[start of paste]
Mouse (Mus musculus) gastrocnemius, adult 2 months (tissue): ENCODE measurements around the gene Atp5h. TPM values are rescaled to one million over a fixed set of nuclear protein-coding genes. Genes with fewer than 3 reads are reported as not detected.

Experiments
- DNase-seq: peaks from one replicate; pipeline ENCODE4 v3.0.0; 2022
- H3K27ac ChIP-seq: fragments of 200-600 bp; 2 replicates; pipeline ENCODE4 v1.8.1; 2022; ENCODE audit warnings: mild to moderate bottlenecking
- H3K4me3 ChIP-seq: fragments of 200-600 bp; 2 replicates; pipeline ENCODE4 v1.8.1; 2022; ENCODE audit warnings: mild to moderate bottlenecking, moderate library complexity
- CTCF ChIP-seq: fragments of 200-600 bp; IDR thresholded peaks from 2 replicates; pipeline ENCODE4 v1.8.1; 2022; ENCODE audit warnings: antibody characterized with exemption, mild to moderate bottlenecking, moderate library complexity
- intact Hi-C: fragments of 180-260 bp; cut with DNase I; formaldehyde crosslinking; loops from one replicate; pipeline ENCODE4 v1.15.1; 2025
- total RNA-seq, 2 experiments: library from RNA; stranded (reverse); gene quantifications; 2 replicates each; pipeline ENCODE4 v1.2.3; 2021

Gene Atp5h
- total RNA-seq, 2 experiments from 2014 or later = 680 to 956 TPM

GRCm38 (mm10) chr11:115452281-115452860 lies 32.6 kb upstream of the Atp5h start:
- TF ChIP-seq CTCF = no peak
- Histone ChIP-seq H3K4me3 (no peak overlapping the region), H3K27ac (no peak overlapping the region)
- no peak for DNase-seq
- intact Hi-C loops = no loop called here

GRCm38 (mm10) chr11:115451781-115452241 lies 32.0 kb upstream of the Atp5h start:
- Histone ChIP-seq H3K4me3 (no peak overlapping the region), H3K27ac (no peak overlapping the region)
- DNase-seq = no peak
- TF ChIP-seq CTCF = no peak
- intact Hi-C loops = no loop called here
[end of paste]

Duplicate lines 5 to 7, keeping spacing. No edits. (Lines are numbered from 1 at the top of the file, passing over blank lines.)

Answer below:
- H3K4me3 ChIP-seq: fragments of 200-600 bp; 2 replicates; pipeline ENCODE4 v1.8.1; 2022; ENCODE audit warnings: mild to moderate bottlenecking, moderate library complexity
- CTCF ChIP-seq: fragments of 200-600 bp; IDR thresholded peaks from 2 replicates; pipeline ENCODE4 v1.8.1; 2022; ENCODE audit warnings: antibody characterized with exemption, mild to moderate bottlenecking, moderate library complexity
- intact Hi-C: fragments of 180-260 bp; cut with DNase I; formaldehyde crosslinking; loops from one replicate; pipeline ENCODE4 v1.15.1; 2025